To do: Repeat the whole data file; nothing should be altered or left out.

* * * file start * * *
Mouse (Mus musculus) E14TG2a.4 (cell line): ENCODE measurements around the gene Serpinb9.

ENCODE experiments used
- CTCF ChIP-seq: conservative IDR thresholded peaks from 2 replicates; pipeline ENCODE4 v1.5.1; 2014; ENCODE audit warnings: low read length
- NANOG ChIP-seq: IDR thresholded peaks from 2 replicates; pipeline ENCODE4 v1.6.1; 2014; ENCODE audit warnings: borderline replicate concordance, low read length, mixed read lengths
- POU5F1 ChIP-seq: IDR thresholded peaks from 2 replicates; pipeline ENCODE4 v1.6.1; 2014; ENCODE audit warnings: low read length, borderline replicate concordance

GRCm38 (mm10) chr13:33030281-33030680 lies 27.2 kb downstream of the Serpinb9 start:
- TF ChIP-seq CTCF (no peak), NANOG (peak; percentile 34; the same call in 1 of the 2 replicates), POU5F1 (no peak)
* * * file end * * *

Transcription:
Mouse (Mus musculus) E14TG2a.4 (cell line): ENCODE measurements around the gene Serpinb9.

ENCODE experiments used
- CTCF ChIP-seq: conservative IDR thresholded peaks from 2 replicates; pipeline ENCODE4 v1.5.1; 2014; ENCODE audit warnings: low read length
- NANOG ChIP-seq: IDR thresholded peaks from 2 replicates; pipeline ENCODE4 v1.6.1; 2014; ENCODE audit warnings: borderline replicate concordance, low read length, mixed read lengths
- POU5F1 ChIP-seq: IDR thresholded peaks from 2 replicates; pipeline ENCODE4 v1.6.1; 2014; ENCODE audit warnings: low read length, borderline replicate concordance

GRCm38 (mm10) chr13:33030281-33030680 lies 27.2 kb downstream of the Serpinb9 start:
- TF ChIP-seq CTCF (no peak), NANOG (peak; percentile 34; the same call in 1 of the 2 replicates), POU5F1 (no peak)